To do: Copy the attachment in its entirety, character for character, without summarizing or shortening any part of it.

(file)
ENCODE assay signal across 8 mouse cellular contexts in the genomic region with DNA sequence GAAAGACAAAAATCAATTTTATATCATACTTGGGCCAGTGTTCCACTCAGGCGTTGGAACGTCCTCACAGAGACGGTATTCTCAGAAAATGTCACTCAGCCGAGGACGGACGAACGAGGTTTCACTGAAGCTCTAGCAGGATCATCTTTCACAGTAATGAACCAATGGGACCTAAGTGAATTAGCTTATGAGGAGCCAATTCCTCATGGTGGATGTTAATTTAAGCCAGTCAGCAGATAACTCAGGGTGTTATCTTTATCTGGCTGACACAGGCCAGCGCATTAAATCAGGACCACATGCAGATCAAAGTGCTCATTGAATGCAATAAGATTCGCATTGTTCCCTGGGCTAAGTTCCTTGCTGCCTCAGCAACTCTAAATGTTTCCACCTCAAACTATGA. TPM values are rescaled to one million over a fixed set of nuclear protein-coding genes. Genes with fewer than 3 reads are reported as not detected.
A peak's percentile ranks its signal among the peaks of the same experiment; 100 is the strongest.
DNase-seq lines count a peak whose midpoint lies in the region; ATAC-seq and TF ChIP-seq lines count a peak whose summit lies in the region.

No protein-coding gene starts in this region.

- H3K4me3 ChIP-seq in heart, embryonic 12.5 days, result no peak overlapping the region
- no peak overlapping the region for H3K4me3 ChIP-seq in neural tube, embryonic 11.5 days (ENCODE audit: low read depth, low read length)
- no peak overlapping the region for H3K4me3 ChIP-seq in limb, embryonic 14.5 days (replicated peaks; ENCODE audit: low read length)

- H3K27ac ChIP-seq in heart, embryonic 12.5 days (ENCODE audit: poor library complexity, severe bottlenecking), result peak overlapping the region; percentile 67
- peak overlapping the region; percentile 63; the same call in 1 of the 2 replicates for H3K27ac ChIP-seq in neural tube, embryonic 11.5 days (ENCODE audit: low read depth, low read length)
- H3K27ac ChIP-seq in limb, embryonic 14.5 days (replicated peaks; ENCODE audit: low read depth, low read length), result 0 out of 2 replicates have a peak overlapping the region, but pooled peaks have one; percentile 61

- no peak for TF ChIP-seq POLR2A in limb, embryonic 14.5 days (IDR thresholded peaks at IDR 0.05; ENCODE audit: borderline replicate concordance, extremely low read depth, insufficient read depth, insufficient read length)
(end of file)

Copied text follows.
ENCODE assay signal across 8 mouse cellular contexts in the genomic region with DNA sequence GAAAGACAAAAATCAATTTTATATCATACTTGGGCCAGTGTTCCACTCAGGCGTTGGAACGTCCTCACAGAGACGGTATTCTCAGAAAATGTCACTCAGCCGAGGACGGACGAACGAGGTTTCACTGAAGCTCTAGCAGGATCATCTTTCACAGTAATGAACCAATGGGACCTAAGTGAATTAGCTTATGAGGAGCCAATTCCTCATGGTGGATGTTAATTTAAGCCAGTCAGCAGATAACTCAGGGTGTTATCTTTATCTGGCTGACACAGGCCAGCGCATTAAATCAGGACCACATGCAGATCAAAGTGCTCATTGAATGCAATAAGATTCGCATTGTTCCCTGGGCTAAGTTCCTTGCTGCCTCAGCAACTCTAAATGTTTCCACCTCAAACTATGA. TPM values are rescaled to one million over a fixed set of nuclear protein-coding genes. Genes with fewer than 3 reads are reported as not detected.
A peak's percentile ranks its signal among the peaks of the same experiment; 100 is the strongest.
DNase-seq lines count a peak whose midpoint lies in the region; ATAC-seq and TF ChIP-seq lines count a peak whose summit lies in the region.

No protein-coding gene starts in this region.

- H3K4me3 ChIP-seq in heart, embryonic 12.5 days, result no peak overlapping the region
- no peak overlapping the region for H3K4me3 ChIP-seq in neural tube, embryonic 11.5 days (ENCODE audit: low read depth, low read length)
- no peak overlapping the region for H3K4me3 ChIP-seq in limb, embryonic 14.5 days (replicated peaks; ENCODE audit: low read length)

- H3K27ac ChIP-seq in heart, embryonic 12.5 days (ENCODE audit: poor library complexity, severe bottlenecking), result peak overlapping the region; percentile 67
- peak overlapping the region; percentile 63; the same call in 1 of the 2 replicates for H3K27ac ChIP-seq in neural tube, embryonic 11.5 days (ENCODE audit: low read depth, low read length)
- H3K27ac ChIP-seq in limb, embryonic 14.5 days (replicated peaks; ENCODE audit: low read depth, low read length), result 0 out of 2 replicates have a peak overlapping the region, but pooled peaks have one; percentile 61

- no peak for TF ChIP-seq POLR2A in limb, embryonic 14.5 days (IDR thresholded peaks at IDR 0.05; ENCODE audit: borderline replicate concordance, extremely low read depth, insufficient read depth, insufficient read length)